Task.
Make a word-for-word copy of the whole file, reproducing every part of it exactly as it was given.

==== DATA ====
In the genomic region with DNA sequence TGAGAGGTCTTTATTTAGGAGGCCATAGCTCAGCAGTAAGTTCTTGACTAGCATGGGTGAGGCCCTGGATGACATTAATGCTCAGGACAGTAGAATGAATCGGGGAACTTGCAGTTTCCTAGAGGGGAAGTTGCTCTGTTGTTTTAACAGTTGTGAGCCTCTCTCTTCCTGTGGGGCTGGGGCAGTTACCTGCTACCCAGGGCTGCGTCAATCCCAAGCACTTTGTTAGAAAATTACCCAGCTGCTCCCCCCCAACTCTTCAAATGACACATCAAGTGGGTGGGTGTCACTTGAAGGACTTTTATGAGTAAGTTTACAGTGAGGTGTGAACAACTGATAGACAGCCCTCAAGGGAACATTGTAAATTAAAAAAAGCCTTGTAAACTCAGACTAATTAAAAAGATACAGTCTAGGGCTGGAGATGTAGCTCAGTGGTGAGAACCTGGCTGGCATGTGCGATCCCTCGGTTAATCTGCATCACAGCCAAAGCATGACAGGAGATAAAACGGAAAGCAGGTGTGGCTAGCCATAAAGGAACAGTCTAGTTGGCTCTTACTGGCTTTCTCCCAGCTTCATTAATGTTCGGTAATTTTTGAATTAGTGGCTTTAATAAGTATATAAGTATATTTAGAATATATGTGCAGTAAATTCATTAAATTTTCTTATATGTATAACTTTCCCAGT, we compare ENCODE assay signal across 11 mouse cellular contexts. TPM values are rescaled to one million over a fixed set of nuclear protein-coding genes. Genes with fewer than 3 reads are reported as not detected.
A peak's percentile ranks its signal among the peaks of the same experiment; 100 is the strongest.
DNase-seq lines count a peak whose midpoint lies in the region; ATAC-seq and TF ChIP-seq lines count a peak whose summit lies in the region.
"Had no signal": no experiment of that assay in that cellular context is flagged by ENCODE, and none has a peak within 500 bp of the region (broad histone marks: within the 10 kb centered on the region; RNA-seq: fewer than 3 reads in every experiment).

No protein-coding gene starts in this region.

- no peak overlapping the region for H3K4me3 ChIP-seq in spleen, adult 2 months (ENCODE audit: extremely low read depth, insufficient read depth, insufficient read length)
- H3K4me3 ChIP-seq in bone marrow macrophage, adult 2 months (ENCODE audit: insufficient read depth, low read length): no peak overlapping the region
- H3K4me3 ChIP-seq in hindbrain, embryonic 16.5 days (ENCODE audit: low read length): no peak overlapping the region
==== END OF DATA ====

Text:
In the genomic region with DNA sequence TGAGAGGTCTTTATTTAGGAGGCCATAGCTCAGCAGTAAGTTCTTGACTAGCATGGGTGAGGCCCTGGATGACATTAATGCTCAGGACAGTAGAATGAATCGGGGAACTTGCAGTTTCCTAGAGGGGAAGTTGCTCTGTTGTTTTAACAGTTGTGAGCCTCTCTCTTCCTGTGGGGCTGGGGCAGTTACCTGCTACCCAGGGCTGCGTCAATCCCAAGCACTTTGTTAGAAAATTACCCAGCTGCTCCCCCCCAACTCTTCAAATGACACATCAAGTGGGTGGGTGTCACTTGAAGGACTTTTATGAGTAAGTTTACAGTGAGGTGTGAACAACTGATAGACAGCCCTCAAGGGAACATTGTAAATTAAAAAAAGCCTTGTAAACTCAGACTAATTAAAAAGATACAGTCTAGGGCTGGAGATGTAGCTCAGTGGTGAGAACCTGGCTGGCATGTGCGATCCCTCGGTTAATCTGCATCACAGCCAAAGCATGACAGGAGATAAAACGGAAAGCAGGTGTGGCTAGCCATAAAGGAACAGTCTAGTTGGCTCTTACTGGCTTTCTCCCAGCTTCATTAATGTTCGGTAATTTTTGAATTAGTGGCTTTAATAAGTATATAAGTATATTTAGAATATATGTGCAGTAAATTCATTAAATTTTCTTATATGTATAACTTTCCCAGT, we compare ENCODE assay signal across 11 mouse cellular contexts. TPM values are rescaled to one million over a fixed set of nuclear protein-coding genes. Genes with fewer than 3 reads are reported as not detected.
A peak's percentile ranks its signal among the peaks of the same experiment; 100 is the strongest.
DNase-seq lines count a peak whose midpoint lies in the region; ATAC-seq and TF ChIP-seq lines count a peak whose summit lies in the region.
"Had no signal": no experiment of that assay in that cellular context is flagged by ENCODE, and none has a peak within 500 bp of the region (broad histone marks: within the 10 kb centered on the region; RNA-seq: fewer than 3 reads in every experiment).

No protein-coding gene starts in this region.

- no peak overlapping the region for H3K4me3 ChIP-seq in spleen, adult 2 months (ENCODE audit: extremely low read depth, insufficient read depth, insufficient read length)
- H3K4me3 ChIP-seq in bone marrow macrophage, adult 2 months (ENCODE audit: insufficient read depth, low read length): no peak overlapping the region
- H3K4me3 ChIP-seq in hindbrain, embryonic 16.5 days (ENCODE audit: low read length): no peak overlapping the region